The 22-20s - 22-20s

Singularly designed to steal your girlfriend.

 

 

I've waited a long time for this. I first saw the 22-20s in Germany, playing an opening slot at the Hurricane festival in 2003. Kicking off a day's line up at a festival is the worst spot for anybody. For starters, there's never that many people there and secondly, most of them aren't that interested in watching anything at 11am. Considering the time slot and the fact that the band had only been together for less than a year at that point, the 22-20s were bloody class that day and I've been waiting to get my hands on this album ever since. Thankfully it's been worth the wait.

 

They may be a trio in only the marketing sense (there's a silent but strangely visible fourth member) that hail from God Knows Where in England (otherwise known as Lincoln), with bum fluff for facial hair and well worn leather jackets on their backs but they are cooler than Top Cat and their album is bloody fabulous. First out of the bag is Devil In Me, which is so fucking full of itself it doesn't so much take you by surprise as jump out of the stereo, ransack your living room and plant a big hefty kick to your swingers before you've had chance to take breath. Coming on like demented sons of the Allman Bros Band the 22-20's play blues rock of a happy, smiley, testosterone fuelled variety. Such A Fool is more of the same; fast, pounding drums and scintillating, mangled guitar solos. You'll love it.

 

To start with the cover is rather nice, even if it is as glossy as a men's lifestyle mag, but inside it are a set of songs that start off raw and exciting and get sleazier and seedier as the album continues. It's a fascinating listen.

 

Baby Brings Bad News is so goddamn loose and sexy it seems singularly designed to steal your girlfriend; it may be the blues, but it's hot, horny blues with a rampant sex drive and if that doesn't work, then 22 Days certainly will. Containing the type of riff that Angus Young would get a hard on from it bangs and clatters its way through an exhilarating 2 minutes and 55 seconds. Friends drops the blues for a moment and heads off into early Dylan territory, as if just to prove they've got more than one trick up their sleeve. It's a great little ballad that contains some mesmerising slide guitar floating around in the background and would make a great end to side 1, if there were such a thing on cd.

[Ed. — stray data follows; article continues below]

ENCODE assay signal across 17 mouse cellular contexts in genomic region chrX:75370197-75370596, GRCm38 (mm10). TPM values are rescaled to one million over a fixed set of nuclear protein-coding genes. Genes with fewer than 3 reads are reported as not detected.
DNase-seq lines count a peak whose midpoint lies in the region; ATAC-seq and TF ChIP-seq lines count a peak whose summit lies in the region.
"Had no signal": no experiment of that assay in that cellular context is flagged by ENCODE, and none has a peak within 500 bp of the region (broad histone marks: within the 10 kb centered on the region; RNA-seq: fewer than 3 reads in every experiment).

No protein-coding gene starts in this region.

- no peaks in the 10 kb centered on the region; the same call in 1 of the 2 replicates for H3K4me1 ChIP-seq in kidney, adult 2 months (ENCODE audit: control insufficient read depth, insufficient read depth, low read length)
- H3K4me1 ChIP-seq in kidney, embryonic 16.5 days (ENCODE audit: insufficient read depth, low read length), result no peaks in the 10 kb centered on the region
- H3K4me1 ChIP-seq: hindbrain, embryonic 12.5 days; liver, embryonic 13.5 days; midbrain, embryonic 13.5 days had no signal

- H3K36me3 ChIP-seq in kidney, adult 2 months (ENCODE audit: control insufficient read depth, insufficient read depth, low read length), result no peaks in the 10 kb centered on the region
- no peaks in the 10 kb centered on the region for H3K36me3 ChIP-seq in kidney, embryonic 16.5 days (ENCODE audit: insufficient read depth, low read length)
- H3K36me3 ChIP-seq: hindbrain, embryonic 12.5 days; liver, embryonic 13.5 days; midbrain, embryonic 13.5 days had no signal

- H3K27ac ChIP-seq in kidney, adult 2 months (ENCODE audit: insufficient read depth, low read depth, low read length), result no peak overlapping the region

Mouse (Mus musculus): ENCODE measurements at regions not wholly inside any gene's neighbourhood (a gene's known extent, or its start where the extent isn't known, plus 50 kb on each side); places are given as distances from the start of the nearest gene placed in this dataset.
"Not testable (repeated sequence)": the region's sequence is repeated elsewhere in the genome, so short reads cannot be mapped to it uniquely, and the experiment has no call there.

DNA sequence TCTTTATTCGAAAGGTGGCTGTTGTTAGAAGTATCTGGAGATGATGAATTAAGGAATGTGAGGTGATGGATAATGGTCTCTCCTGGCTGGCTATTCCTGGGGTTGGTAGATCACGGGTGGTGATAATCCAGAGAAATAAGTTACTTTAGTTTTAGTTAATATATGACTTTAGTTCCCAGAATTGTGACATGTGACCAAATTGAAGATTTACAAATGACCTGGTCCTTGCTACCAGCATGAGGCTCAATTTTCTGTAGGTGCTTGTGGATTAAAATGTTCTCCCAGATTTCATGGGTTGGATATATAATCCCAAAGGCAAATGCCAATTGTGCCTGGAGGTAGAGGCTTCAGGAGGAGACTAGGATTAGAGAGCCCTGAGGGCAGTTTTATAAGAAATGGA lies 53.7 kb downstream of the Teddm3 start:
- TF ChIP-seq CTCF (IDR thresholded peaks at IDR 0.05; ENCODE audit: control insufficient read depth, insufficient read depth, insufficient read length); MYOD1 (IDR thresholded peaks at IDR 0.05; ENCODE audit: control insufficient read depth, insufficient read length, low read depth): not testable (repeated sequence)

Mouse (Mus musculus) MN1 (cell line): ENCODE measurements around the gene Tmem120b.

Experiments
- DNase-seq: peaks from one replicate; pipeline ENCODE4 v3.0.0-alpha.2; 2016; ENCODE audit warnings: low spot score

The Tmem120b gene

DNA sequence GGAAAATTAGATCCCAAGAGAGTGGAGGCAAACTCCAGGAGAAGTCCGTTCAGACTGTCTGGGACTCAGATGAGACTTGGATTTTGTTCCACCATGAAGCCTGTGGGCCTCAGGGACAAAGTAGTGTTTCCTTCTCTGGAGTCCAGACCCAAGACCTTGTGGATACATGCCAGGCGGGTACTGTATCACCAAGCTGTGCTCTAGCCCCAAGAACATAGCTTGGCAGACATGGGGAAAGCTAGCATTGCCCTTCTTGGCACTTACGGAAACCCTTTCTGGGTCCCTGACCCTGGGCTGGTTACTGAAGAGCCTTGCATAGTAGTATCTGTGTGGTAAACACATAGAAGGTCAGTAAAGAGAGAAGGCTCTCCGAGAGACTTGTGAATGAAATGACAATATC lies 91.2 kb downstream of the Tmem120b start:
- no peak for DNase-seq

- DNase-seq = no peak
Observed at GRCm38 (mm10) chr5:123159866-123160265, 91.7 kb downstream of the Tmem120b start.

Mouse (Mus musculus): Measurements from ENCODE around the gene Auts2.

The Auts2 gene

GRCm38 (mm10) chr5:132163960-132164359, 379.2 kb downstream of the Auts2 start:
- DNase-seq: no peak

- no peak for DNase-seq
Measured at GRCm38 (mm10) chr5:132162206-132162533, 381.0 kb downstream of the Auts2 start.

Side 2 ('cause we like such things) is where it gets all hot and sweaty. Why Don't You Do It For Me? has the type of petulant, bitchy lyric that only young men could come up with, but it bounces along with enough tub-thumping drums and frantic guitars for you to forgive it entirely. Shoot Your Gun may stray into what can only be called Mansun territory, but it's the good part of Mansun territory so you needn't worry. The Things That Lovers Do lowers the tempo and sounds like it was created in a New York Loft Apartment owned by Andy Warhol. Very Velvets, very good. I'm The One gives those tubs a good thumping once again and it'll bring more than a smile to your face; it's on a level with the Zutons' Pressure Point for thrills. Finally you get Hold On, which takes the Black Rebel Motorcycle Club down a dark alley and kicks seven tons of shite out of them. Greasier and sleazier than a pair of biker's jeans, this throbs, grinds and sways its way through five minutes of fuzzed out, caustic guitar noise. It's a marvellous closer.

 

The 22-20s take their inspiration from people like Muddy Waters and Screaming Jay Hawkins, but their roots lie in a sexually frustrated, adolescent England. The mixture is fascinating. Martin Trimble has a voice that works wonders, whether it be in Dylan, Reed or Allman mode and I reckon he could pull a woman from 50 yards with it. All in all, what we have here is an album that is far better than anyone would have expected from three (+1) young lads from Lincoln. They are, in a nutshell, cool as fuck.